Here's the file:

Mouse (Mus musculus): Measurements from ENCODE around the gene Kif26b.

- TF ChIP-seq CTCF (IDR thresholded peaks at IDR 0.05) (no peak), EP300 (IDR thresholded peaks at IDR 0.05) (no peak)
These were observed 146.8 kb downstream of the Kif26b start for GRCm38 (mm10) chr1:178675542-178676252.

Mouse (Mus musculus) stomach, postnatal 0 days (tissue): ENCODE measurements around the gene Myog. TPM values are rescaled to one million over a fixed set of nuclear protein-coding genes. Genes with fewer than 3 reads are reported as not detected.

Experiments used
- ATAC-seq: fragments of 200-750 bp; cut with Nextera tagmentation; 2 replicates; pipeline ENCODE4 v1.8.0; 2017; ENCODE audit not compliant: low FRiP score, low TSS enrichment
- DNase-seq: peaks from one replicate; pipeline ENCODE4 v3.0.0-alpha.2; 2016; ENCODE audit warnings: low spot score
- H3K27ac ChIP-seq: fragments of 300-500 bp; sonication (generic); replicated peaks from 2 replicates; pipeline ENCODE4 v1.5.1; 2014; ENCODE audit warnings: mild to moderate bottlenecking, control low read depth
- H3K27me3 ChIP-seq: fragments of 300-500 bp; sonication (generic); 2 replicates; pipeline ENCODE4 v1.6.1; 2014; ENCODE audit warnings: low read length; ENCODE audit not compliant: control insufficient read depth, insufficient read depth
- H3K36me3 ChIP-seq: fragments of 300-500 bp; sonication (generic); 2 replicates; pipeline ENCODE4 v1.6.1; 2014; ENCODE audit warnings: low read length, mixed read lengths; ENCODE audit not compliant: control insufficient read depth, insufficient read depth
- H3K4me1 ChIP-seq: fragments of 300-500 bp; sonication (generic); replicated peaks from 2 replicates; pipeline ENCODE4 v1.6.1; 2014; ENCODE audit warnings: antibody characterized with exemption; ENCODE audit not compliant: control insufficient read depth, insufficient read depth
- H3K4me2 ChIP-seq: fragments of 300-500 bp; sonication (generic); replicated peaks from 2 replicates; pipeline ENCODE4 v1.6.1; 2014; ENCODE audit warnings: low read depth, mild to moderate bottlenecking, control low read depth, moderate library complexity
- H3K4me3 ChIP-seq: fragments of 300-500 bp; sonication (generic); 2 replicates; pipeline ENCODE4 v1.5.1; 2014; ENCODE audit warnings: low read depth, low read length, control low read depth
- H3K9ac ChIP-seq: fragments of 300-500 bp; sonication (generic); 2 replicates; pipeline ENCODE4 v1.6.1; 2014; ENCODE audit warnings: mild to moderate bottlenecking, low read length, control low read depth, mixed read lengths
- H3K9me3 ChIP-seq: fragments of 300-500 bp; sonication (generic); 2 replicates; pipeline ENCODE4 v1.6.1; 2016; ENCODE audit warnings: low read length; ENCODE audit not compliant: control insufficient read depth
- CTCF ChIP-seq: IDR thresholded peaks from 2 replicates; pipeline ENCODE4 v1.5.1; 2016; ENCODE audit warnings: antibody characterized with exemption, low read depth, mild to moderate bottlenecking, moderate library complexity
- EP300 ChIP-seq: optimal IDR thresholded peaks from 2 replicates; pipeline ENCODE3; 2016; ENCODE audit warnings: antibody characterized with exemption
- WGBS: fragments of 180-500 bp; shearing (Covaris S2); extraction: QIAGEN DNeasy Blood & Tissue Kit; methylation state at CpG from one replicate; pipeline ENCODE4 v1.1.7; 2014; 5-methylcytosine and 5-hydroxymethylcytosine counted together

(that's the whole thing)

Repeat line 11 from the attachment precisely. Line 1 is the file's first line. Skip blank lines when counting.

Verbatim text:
- H3K4me1 ChIP-seq: fragments of 300-500 bp; sonication (generic); replicated peaks from 2 replicates; pipeline ENCODE4 v1.6.1; 2014; ENCODE audit warnings: antibody characterized with exemption; ENCODE audit not compliant: control insufficient read depth, insufficient read depth